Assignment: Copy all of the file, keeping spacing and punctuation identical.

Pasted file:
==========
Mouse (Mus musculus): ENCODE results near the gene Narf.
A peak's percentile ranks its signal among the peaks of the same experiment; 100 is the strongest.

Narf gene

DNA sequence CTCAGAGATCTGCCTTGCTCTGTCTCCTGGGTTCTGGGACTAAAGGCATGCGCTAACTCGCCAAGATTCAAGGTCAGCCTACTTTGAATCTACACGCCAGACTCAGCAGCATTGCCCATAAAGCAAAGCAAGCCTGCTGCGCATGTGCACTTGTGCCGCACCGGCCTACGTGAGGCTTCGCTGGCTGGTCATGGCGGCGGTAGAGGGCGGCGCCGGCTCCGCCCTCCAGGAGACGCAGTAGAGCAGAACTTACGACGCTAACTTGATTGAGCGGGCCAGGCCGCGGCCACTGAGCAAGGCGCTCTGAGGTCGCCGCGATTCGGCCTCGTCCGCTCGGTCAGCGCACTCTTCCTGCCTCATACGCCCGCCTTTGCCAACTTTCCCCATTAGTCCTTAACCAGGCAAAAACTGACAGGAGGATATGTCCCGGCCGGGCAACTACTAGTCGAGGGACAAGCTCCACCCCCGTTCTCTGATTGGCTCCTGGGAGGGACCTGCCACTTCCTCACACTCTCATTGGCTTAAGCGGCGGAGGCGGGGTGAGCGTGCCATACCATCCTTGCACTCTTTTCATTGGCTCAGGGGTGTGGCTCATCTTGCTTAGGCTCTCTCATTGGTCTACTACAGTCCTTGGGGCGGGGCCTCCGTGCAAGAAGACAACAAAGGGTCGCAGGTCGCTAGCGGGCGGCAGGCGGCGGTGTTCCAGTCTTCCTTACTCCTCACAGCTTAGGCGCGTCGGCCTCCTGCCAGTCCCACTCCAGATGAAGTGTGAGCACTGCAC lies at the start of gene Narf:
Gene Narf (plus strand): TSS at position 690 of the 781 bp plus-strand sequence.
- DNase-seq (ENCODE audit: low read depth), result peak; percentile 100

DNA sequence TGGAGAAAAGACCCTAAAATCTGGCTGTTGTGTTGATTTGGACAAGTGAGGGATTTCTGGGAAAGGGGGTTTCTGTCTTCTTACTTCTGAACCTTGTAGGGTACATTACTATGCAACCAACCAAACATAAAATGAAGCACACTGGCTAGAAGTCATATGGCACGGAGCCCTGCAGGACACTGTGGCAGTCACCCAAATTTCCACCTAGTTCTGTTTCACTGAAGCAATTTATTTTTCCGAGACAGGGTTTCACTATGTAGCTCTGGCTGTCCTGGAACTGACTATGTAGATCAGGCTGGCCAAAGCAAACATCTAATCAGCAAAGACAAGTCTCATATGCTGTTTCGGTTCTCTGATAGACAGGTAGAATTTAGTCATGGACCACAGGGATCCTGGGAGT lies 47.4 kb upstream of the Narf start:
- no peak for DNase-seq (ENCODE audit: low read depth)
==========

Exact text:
Mouse (Mus musculus): ENCODE results near the gene Narf.
A peak's percentile ranks its signal among the peaks of the same experiment; 100 is the strongest.

Narf gene

DNA sequence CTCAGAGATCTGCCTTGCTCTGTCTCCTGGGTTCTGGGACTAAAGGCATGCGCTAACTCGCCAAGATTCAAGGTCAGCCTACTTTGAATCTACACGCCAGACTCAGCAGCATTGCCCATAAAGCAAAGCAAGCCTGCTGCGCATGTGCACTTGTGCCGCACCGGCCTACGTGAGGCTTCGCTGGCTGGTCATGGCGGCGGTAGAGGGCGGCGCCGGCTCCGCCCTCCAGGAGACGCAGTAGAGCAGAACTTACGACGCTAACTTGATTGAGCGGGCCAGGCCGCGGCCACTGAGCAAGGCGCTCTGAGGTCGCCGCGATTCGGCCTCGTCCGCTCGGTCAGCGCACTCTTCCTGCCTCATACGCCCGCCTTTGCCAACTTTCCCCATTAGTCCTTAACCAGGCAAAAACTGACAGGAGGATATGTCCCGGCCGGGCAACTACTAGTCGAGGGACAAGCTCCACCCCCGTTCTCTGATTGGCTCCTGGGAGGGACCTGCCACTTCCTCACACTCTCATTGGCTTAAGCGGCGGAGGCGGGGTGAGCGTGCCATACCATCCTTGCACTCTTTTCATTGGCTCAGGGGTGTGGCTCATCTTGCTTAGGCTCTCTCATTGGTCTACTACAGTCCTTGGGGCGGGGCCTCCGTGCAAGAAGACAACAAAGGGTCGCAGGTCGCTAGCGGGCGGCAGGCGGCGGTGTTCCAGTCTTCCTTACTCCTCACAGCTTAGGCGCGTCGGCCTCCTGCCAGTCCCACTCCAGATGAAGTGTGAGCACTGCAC lies at the start of gene Narf:
Gene Narf (plus strand): TSS at position 690 of the 781 bp plus-strand sequence.
- DNase-seq (ENCODE audit: low read depth), result peak; percentile 100

DNA sequence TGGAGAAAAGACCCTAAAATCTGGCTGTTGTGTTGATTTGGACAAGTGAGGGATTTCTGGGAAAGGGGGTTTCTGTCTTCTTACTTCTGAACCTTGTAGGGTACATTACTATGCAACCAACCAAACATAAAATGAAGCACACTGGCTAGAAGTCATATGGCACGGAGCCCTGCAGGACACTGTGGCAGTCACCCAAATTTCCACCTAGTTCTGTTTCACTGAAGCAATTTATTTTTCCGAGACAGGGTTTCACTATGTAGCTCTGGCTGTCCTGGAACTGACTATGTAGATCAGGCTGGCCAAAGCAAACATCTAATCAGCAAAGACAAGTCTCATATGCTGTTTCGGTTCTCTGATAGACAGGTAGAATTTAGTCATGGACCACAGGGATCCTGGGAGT lies 47.4 kb upstream of the Narf start:
- no peak for DNase-seq (ENCODE audit: low read depth)